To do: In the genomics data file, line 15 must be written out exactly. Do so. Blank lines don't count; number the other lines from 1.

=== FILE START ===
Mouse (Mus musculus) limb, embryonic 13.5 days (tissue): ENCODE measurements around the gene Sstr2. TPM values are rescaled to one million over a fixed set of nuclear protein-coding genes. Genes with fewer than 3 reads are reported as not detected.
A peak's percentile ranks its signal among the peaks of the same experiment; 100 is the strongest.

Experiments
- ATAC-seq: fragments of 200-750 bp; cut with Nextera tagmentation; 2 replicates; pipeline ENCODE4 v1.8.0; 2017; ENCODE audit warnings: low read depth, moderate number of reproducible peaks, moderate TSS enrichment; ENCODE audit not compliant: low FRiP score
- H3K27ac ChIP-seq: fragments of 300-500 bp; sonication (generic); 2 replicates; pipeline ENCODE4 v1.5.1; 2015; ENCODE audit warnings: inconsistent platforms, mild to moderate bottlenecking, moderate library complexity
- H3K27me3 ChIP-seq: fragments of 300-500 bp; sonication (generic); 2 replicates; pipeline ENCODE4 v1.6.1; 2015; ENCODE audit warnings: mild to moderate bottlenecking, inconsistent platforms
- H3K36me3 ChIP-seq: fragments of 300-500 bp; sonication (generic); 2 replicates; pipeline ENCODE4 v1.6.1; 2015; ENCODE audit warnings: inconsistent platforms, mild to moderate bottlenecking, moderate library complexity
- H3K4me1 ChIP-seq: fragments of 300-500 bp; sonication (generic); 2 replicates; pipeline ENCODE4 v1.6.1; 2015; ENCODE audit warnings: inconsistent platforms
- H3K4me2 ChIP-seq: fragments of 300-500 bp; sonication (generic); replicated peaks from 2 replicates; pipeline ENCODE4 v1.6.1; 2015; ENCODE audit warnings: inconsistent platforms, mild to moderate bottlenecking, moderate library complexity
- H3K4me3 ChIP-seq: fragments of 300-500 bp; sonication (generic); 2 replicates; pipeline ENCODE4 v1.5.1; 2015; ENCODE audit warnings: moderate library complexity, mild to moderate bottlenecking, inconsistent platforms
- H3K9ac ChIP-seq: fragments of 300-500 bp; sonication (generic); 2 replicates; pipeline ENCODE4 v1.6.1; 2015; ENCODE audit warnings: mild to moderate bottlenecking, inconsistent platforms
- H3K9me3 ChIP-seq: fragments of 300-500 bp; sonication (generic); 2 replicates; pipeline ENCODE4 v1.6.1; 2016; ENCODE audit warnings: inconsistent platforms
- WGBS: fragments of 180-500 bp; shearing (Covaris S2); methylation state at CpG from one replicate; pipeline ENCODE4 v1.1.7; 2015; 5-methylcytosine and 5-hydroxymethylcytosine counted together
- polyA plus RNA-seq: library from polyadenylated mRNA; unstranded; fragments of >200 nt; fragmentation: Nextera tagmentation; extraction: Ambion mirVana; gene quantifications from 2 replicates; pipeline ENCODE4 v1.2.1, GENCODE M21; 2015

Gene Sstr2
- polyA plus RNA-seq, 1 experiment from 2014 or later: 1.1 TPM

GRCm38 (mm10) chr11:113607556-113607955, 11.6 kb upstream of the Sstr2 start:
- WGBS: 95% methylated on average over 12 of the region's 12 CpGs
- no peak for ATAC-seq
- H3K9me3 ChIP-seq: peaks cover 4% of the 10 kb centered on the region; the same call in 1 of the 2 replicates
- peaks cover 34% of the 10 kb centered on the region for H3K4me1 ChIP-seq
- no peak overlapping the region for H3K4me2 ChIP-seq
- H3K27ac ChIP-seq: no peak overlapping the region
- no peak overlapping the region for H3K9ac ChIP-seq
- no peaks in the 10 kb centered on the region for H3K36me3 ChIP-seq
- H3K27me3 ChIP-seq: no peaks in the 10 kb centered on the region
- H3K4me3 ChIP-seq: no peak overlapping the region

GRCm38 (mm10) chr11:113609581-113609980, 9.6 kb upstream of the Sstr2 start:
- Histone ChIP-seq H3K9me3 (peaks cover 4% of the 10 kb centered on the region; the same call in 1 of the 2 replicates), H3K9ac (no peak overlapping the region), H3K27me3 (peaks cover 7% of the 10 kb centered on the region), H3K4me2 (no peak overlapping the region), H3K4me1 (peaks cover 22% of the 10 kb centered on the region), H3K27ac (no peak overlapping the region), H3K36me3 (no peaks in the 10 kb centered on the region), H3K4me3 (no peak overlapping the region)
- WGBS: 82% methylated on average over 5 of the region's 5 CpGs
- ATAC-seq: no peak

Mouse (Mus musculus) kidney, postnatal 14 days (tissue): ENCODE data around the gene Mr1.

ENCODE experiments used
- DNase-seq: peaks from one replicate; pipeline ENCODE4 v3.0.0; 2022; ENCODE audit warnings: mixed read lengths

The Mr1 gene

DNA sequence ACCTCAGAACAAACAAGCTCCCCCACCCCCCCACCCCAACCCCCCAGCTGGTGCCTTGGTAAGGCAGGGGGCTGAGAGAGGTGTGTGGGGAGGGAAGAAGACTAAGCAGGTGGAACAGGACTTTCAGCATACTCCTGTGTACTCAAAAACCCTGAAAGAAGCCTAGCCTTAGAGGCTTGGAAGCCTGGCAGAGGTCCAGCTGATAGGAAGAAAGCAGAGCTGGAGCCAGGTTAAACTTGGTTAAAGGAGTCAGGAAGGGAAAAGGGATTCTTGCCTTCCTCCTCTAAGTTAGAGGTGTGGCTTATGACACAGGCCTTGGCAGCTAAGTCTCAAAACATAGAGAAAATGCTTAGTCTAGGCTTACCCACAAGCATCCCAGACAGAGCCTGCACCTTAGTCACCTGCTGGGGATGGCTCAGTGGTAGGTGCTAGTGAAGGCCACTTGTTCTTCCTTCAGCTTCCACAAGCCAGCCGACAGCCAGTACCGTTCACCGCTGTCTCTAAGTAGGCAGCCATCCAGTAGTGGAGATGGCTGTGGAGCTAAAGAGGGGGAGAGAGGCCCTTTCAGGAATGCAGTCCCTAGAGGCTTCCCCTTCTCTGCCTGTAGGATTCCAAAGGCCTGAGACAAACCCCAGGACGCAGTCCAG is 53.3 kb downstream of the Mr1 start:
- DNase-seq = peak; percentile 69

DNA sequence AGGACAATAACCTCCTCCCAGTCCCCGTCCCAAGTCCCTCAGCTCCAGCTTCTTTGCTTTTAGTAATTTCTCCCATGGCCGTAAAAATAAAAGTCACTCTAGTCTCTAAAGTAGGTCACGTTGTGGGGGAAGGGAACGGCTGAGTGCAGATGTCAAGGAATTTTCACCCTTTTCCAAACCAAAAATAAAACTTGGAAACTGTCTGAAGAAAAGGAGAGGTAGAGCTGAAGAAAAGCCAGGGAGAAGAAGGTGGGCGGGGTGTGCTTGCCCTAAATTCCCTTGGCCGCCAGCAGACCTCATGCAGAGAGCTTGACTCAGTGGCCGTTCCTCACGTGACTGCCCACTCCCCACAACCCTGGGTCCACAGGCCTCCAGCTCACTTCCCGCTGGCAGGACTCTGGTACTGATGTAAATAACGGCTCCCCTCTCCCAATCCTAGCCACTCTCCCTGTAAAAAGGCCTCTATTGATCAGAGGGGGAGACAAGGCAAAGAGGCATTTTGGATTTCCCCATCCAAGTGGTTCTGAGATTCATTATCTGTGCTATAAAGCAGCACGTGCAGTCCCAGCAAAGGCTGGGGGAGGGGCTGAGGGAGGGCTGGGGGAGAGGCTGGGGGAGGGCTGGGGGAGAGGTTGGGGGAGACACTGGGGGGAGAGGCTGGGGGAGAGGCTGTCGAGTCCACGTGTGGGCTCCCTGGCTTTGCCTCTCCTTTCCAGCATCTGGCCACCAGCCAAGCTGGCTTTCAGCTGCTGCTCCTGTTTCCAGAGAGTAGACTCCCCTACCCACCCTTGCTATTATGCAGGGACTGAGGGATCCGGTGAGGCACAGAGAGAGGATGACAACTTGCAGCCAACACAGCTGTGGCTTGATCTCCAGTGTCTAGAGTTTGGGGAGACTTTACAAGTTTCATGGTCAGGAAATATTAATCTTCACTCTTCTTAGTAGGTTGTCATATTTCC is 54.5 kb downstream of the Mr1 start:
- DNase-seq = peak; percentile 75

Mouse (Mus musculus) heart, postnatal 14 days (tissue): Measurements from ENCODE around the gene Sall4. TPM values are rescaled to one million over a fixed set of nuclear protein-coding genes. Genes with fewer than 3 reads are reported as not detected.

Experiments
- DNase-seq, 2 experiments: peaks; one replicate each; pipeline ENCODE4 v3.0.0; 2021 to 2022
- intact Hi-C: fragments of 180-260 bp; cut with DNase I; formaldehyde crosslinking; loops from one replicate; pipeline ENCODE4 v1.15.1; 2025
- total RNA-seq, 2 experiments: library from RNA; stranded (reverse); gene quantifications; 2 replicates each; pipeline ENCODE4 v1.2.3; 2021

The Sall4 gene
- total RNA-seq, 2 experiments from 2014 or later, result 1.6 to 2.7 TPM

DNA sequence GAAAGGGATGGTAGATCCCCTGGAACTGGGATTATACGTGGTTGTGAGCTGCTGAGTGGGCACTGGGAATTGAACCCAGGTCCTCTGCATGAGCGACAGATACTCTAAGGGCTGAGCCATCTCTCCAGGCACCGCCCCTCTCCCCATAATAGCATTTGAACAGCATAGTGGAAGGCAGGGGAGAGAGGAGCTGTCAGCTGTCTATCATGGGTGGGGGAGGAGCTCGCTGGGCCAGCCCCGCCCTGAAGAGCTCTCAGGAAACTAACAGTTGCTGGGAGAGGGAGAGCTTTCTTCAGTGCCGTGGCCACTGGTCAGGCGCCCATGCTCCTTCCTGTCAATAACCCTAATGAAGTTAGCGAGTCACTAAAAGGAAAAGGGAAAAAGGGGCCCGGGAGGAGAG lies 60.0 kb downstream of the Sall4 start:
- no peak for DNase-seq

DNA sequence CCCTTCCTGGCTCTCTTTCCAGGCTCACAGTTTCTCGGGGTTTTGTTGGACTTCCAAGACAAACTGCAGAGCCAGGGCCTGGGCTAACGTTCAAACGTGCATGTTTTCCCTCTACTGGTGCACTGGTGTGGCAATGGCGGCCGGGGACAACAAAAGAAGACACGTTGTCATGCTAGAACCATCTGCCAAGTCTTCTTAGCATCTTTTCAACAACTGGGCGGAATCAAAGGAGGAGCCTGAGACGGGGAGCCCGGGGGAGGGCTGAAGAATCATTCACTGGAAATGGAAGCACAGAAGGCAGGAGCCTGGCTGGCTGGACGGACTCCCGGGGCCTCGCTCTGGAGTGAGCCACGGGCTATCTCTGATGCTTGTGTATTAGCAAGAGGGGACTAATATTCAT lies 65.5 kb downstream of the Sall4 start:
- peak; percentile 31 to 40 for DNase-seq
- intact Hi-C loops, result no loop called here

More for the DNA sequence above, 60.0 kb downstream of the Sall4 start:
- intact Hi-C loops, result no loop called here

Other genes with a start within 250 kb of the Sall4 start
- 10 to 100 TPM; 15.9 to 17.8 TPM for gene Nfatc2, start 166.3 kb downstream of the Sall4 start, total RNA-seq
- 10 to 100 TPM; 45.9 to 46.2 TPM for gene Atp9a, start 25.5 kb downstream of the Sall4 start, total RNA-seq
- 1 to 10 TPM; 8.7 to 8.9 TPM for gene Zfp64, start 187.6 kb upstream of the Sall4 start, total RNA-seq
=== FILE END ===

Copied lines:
Gene Sstr2